THINK Jeffrey Grosset, think riesling. His Polish Hill and Watervale-sourced wines are generally regarded as Australia’s best, year in, year out. His Adelaide Hills pinot noir and chardonnay probably come next, semillon sauvignon blanc a worthy companion.
The one wine not to receive its due is his Gaia, a cabernet sauvignon-dominant wine, with 10% to 25% cabernet franc, and (historically) up to 10% merlot, the last no longer part of the blend. Like all the Grosset wines, it is fastidiously estate-grown, planted between ’86 and ’88 at an altitude of 510m on Mount Horrocks, the highest vineyard in the Clare Valley. It is open to the wind, regardless of direction, and the soils are lean and rocky, so much so that every post in the vineyard required drilling.
All up, it was – and is – a recipe for an elegant medium-bodied style, rather than the fuller-bodied norm of the Clare Valley. The average temperature is more than 1C cooler than the valley floor. Dr Richard Smart, one of the early global warming prophets, looked at the site before it was planted and observed, “This will probably give you 20 years’ leeway.” Well, Jeffrey Grosset is still counting, with no sign of Armageddon so far.
Apart from scrupulous care and attention to detail, there is nothing unusual in the winemaking. Without carrying a banner, the aim is to interfere as little as possible in the process. The average production of 700 dozen sells out every year, so Grosset is not the least concerned about its lower profile.
When he conceived the idea of staging a vertical tasting of every wine made and bottled since the first vintage in ’90, he limited the invitees to two: Andrew Caillard and myself.
It will be a first and last such tasting, for it was the last bottle of ’92, and one of three or four bottles with the other early vintages. Full notes of every wine are on www.winecompanion.com.au. Here I focus on the current vintage, ’09, and the two highlights of the tasting of thoroughbred wines of the highest class.
2009 Grosset Gaia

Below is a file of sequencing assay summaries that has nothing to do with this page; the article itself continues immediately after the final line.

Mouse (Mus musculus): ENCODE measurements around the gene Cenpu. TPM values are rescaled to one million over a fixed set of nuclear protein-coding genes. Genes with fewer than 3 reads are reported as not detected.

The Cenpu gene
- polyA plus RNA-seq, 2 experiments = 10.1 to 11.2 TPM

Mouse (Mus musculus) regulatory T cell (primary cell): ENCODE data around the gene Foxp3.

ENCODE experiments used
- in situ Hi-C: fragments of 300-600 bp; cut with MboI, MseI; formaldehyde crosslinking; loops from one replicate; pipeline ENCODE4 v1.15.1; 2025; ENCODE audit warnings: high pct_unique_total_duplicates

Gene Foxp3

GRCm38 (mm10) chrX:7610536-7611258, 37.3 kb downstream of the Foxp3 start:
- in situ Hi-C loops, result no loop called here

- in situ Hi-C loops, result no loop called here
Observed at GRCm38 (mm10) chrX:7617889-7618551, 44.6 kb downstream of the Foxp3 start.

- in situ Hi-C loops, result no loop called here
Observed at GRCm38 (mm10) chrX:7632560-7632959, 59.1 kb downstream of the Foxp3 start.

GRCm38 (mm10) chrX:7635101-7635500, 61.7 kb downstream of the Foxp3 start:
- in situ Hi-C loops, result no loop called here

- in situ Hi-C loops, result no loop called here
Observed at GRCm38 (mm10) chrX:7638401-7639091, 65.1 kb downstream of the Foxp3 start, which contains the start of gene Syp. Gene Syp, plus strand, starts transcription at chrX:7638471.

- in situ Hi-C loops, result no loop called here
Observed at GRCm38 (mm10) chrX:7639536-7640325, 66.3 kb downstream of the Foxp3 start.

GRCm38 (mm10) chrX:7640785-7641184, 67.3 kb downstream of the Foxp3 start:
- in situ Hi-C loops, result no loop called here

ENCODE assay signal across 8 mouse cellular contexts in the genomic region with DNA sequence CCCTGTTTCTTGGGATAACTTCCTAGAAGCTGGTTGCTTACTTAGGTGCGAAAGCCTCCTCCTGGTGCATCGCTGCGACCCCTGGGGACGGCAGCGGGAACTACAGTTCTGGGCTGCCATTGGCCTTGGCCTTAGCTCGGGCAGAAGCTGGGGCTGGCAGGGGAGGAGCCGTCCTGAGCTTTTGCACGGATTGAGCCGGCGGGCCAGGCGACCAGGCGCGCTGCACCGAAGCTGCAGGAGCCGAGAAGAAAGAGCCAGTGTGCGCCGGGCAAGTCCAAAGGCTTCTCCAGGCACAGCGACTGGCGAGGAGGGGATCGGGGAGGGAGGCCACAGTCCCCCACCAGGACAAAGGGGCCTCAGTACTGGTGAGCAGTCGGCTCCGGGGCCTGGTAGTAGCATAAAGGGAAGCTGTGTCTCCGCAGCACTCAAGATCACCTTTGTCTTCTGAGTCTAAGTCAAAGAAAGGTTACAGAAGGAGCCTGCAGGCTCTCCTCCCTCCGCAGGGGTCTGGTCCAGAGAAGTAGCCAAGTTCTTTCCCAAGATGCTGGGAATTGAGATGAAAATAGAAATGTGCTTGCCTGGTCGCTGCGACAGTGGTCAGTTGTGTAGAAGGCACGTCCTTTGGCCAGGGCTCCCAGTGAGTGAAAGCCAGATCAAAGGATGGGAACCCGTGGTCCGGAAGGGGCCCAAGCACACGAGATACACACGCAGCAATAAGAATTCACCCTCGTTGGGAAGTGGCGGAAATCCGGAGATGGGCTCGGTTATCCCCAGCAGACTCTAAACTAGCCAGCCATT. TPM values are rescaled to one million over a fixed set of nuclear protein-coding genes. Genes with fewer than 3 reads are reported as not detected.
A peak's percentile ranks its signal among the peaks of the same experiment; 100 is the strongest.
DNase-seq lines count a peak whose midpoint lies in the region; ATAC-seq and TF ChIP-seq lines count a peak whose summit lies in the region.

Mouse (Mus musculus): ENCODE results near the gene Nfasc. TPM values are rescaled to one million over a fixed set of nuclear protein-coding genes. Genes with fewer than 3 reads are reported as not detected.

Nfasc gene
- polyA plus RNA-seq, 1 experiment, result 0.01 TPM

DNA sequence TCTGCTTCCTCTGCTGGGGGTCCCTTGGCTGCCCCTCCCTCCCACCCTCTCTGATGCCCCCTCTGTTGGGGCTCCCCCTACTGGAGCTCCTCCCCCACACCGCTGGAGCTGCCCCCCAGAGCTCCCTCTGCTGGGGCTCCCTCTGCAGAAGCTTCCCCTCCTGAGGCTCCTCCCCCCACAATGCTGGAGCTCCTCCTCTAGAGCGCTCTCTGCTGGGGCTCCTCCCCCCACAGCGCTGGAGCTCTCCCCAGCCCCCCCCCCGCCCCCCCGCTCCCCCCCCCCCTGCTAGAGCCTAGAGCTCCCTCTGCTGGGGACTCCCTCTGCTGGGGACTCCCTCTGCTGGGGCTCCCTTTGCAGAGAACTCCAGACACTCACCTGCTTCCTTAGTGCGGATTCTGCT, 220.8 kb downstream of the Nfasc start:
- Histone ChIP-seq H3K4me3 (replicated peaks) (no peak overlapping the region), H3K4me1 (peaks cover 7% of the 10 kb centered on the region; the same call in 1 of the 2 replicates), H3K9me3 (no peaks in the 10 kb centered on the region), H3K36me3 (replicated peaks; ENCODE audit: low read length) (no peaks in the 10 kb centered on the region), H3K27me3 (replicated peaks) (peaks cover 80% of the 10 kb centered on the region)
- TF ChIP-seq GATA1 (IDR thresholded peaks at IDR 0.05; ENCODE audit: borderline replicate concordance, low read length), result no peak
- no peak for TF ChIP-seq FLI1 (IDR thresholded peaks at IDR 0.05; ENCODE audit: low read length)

A 75/25% blend of cabernet sauvignon and cabernet franc, the colour bright crimson-purple, the aromas and flavours circling around cassis. In one sense it is impossibly young, in another juicy and seductive, the dichotomy due to the tannins that will see it through a quarter of a century (and very likely more). The balance, texture and depth of the wine are excellent. It is a wine that Jeffrey Grosset particularly likes. 13.5% alc; screwcap
96 points; drink to 2034; $62
2006 Grosset Gaia
The strong, deep purple hue introduces an outstanding young wine, driven by layers of red and blackcurrant fruit, backed by fine but persistent tannins, quality French oak and a hint of black olive. It has evolved well over the past two years, but is still medium- to full-bodied, and will slim down to medium-bodied in the decades to come. 14% alc; screwcap
96 points; drink to 2031; $60
1996 Grosset Gaia
This is such a glorious wine, it was only after some hesitation that a second bottle was opened, conclusively demonstrating that the first was slightly oxidised. The colour is still brimming with youth, the fragrant bouquet opening with red berries, then blackcurrant and cedar unfolding. The palate has great drive, length and line, providing a reprise of the bouquet, adding finely honed tannins. A profound and compelling wine. 13.5% alc; cork
96 points; drink to 2012; $60